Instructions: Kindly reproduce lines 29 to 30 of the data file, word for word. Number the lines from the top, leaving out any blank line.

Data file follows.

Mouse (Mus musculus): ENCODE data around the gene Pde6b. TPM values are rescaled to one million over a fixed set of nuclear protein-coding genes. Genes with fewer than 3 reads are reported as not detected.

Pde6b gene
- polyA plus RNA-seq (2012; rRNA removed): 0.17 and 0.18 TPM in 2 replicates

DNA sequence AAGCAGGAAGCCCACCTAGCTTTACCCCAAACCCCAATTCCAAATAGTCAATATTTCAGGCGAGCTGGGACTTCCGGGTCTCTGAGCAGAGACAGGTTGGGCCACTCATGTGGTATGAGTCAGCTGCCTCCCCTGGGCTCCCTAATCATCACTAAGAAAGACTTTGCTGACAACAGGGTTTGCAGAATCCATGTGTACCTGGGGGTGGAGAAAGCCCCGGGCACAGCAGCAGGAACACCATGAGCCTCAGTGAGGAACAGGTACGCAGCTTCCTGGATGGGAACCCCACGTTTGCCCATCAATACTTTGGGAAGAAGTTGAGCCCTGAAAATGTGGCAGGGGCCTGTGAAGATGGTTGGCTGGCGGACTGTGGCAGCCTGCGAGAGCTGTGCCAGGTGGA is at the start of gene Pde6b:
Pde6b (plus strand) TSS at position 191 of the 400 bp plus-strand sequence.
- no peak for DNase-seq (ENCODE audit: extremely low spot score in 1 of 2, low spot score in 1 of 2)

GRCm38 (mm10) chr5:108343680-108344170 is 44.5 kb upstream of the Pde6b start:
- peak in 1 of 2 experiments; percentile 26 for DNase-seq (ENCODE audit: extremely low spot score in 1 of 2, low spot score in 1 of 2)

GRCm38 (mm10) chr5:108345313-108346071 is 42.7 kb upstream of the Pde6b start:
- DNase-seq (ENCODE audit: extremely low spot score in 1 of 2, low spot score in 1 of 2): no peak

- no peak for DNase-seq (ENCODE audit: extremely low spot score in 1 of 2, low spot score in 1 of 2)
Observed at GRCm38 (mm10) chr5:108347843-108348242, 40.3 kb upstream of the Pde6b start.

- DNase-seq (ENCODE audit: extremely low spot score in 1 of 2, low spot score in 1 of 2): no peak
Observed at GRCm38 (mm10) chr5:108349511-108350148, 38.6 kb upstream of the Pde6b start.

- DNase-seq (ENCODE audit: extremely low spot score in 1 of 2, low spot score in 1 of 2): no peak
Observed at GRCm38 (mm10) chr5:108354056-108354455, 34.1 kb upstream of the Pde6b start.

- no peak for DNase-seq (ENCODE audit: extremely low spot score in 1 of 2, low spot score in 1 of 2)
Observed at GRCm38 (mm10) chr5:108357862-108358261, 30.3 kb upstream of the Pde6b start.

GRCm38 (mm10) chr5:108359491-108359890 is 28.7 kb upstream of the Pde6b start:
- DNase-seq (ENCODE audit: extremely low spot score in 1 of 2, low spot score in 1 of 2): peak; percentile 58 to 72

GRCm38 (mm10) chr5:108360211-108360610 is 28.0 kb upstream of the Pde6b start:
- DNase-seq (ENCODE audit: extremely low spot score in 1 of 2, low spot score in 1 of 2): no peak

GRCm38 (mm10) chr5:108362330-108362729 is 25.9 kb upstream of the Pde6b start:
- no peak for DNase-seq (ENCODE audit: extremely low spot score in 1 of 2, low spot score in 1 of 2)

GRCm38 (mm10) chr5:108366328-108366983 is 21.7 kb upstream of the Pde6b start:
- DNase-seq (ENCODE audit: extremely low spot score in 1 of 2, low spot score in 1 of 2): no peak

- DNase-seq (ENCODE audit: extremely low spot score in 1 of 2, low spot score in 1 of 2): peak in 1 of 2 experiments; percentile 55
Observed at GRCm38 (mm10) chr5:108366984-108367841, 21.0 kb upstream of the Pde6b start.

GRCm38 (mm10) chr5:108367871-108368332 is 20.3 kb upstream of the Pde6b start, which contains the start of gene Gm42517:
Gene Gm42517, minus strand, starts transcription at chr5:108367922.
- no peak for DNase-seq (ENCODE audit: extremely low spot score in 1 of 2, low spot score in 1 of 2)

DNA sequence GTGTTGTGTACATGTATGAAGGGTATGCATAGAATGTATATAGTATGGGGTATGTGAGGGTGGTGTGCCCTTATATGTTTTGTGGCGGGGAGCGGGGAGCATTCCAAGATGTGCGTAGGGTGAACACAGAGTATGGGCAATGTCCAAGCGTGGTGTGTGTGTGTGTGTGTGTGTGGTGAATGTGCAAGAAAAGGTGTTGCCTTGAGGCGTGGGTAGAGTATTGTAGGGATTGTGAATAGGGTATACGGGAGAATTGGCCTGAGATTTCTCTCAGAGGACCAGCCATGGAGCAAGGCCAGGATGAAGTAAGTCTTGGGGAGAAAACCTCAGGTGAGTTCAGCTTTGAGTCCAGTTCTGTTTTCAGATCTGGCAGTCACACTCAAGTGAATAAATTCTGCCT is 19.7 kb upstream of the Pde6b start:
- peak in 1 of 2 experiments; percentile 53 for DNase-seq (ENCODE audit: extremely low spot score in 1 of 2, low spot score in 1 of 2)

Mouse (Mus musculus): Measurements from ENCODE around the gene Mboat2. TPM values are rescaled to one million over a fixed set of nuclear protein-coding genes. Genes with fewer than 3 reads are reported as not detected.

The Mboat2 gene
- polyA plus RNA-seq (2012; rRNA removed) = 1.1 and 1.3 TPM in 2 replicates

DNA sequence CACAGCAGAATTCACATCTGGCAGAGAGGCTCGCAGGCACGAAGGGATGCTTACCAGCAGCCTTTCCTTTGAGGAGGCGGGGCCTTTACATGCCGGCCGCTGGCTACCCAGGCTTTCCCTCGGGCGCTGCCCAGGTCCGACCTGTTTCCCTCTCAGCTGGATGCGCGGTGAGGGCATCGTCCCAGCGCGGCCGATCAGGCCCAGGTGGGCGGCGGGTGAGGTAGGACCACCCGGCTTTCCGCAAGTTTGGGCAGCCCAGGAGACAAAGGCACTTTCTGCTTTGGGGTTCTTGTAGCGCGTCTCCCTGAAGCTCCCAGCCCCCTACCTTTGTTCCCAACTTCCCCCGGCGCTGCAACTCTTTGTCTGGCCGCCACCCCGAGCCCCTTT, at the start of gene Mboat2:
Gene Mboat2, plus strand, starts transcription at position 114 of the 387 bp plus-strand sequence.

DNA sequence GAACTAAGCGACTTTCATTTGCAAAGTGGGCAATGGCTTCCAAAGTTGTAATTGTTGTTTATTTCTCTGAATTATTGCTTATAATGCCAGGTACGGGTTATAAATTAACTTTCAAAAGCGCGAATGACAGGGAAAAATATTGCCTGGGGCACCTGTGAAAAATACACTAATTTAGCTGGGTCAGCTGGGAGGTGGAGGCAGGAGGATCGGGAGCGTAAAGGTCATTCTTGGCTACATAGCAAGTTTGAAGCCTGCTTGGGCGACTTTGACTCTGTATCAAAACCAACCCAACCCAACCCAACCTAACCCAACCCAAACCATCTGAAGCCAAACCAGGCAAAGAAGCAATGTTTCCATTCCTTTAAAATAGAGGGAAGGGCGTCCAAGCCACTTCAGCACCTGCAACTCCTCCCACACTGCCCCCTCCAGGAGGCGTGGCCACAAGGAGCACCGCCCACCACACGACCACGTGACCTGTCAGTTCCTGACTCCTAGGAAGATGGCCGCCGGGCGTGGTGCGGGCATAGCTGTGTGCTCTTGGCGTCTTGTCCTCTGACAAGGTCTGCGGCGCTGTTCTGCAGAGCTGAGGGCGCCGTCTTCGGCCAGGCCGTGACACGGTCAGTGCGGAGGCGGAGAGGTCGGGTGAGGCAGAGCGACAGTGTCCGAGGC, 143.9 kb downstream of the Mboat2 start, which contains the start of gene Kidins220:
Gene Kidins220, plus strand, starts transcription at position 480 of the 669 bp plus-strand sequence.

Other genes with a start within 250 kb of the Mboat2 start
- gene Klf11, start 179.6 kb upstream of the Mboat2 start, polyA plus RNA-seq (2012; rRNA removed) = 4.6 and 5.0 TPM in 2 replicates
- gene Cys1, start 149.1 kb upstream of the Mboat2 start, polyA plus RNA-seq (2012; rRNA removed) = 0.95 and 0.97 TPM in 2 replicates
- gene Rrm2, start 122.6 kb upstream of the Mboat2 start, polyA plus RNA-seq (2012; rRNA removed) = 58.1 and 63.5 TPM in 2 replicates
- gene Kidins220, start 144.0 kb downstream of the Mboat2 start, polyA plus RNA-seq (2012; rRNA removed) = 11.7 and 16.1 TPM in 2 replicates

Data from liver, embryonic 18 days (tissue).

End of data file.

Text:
GRCm38 (mm10) chr5:108367871-108368332 is 20.3 kb upstream of the Pde6b start, which contains the start of gene Gm42517:
Gene Gm42517, minus strand, starts transcription at chr5:108367922.